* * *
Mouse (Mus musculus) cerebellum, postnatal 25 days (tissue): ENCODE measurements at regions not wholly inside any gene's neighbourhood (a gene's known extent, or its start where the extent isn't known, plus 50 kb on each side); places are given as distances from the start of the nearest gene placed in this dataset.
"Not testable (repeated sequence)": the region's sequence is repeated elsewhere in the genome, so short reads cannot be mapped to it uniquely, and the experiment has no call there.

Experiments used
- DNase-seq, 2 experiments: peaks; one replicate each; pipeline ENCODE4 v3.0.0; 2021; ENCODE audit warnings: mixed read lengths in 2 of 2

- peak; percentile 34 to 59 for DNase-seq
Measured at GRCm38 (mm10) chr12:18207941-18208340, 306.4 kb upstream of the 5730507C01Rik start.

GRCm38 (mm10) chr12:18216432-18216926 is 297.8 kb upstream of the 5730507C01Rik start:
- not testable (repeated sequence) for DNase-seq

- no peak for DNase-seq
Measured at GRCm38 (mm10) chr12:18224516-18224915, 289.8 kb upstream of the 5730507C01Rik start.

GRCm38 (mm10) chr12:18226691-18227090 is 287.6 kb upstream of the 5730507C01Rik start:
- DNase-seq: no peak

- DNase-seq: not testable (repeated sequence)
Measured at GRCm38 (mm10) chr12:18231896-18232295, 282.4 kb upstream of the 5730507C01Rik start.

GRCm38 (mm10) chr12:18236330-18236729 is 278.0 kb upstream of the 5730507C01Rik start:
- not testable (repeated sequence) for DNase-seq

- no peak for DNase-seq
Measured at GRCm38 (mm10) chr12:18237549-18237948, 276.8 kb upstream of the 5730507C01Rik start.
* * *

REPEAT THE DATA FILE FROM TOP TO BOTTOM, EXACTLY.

Mouse (Mus musculus) cerebellum, postnatal 25 days (tissue): ENCODE measurements at regions not wholly inside any gene's neighbourhood (a gene's known extent, or its start where the extent isn't known, plus 50 kb on each side); places are given as distances from the start of the nearest gene placed in this dataset.
"Not testable (repeated sequence)": the region's sequence is repeated elsewhere in the genome, so short reads cannot be mapped to it uniquely, and the experiment has no call there.

Experiments used
- DNase-seq, 2 experiments: peaks; one replicate each; pipeline ENCODE4 v3.0.0; 2021; ENCODE audit warnings: mixed read lengths in 2 of 2

- peak; percentile 34 to 59 for DNase-seq
Measured at GRCm38 (mm10) chr12:18207941-18208340, 306.4 kb upstream of the 5730507C01Rik start.

GRCm38 (mm10) chr12:18216432-18216926 is 297.8 kb upstream of the 5730507C01Rik start:
- not testable (repeated sequence) for DNase-seq

- no peak for DNase-seq
Measured at GRCm38 (mm10) chr12:18224516-18224915, 289.8 kb upstream of the 5730507C01Rik start.

GRCm38 (mm10) chr12:18226691-18227090 is 287.6 kb upstream of the 5730507C01Rik start:
- DNase-seq: no peak

- DNase-seq: not testable (repeated sequence)
Measured at GRCm38 (mm10) chr12:18231896-18232295, 282.4 kb upstream of the 5730507C01Rik start.

GRCm38 (mm10) chr12:18236330-18236729 is 278.0 kb upstream of the 5730507C01Rik start:
- not testable (repeated sequence) for DNase-seq

- no peak for DNase-seq
Measured at GRCm38 (mm10) chr12:18237549-18237948, 276.8 kb upstream of the 5730507C01Rik start.